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Asian Development Bank

100 Climate Actions from Cities in Asia and the Pacific


Efforts to improve livability and address climate change in Yanji have a two-pronged focus on improving public transportation and resilience with sponge-city designs.

Yanji borders the Democratic People’s Republic of Korea in an area that is particularly vulnerable to flooding. This is a significant problem given that this region will likely see increases in precipitation above even the high national average.

This seven-year, $250 million initiative plans to integrate low-carbon and resilient urban development measures to reduce emissions and provide flood protection in Yanji. It will feature the first bus rapid transit (BRT) system in the area and an emphasis on green landscaping, which will connect key areas of the city and decrease carbon emissions while also addressing traffic and public safety issues.



Landscaped paths, bicycle lanes, and river greenways will provide more attractive routes to bus stops and will increase the city’s capacity to retain and filter stormwater. This ‘sponge city’ infrastructure will be integrated with an improved drainage pipe network based on a hydraulic model that simulates future storm scenarios, resulting in reduced urban flooding risks.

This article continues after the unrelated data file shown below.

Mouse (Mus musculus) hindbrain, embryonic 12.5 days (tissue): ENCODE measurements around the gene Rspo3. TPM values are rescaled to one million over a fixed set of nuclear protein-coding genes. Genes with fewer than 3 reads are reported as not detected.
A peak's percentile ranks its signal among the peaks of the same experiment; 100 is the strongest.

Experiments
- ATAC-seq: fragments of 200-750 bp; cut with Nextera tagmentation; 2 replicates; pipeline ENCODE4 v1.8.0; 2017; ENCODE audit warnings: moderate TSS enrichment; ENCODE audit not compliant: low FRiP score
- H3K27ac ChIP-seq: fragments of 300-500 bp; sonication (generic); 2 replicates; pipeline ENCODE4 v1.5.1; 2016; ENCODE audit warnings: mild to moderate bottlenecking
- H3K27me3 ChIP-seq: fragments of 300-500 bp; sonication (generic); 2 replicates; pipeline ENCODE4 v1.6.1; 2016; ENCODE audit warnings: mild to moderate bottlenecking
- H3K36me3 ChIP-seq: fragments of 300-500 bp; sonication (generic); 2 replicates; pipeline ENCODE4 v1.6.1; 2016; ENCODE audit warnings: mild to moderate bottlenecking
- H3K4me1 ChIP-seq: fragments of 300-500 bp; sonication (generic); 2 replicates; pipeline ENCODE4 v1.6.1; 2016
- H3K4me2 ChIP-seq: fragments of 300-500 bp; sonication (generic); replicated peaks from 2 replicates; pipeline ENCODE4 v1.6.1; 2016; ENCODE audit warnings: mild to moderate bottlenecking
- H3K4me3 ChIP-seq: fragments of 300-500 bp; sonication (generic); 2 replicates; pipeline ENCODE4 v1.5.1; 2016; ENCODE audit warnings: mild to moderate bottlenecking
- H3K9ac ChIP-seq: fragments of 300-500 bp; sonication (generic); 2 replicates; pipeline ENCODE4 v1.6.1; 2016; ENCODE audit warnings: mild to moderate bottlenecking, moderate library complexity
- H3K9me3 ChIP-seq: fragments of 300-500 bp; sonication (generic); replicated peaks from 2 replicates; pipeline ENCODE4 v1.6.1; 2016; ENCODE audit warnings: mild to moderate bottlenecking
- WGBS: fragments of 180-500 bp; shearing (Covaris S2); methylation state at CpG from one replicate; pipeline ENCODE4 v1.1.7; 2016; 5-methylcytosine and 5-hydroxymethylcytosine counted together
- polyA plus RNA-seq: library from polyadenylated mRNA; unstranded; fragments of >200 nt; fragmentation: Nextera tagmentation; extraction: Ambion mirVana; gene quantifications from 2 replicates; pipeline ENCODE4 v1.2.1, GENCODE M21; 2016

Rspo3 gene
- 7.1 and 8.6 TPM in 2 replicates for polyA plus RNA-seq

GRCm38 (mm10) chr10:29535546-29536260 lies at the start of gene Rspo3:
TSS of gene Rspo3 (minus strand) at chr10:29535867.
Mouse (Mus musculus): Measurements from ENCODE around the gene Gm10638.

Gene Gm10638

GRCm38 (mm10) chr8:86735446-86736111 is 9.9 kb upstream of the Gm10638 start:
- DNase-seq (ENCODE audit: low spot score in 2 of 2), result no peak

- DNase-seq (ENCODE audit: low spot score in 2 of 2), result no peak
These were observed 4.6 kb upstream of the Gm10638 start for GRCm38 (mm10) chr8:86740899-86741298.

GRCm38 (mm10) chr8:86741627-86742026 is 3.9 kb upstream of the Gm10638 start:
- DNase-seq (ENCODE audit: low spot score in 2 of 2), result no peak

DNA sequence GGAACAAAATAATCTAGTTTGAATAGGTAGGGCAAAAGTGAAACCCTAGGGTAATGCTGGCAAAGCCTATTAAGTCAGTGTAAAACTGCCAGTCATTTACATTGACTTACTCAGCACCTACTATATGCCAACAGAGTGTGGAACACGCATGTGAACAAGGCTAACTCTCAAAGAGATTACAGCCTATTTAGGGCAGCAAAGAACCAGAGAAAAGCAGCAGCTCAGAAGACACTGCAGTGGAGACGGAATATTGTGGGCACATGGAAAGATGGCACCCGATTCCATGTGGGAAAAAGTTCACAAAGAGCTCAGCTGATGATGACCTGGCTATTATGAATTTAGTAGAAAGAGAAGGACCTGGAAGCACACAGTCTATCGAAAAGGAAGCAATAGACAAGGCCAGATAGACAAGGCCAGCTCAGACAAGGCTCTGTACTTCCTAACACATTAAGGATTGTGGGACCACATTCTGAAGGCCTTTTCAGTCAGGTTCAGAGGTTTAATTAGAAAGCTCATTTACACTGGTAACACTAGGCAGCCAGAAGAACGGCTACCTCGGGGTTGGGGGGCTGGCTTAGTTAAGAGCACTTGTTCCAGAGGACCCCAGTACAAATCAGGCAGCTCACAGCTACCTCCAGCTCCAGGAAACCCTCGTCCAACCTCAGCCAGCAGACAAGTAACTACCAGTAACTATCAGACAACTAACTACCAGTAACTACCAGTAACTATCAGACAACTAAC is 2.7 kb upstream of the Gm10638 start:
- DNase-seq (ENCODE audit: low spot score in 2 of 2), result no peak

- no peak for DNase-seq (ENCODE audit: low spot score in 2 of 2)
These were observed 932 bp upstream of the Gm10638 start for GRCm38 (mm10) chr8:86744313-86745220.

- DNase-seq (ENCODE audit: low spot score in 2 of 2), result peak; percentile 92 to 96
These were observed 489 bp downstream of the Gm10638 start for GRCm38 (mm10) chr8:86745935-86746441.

The project is supported by an ADB loan.

The project hopes to increase the city’s resilience to future climatic events while also reducing migration from the city to coastal mega-urban areas (photo by ADB).

The Challenge

Yanji suffers from inefficient public transport, traffic congestion, unsafe conditions for pedestrians, a lack of green spaces, and vulnerability to flooding.


Economic The project will create employment opportunities, and will result in increased savings in vehicle operating costs, travel times, and wastewater treatment costs.

Social Improved urban mobility, road safety, and city greening will create a more secure and pleasant living environment for Yanji residents and tourists.

Environment Sponge city infrastructure and expanded green spaces will improve surface water quality, reduce air and soil pollution, and provide carbon sequestration for the city.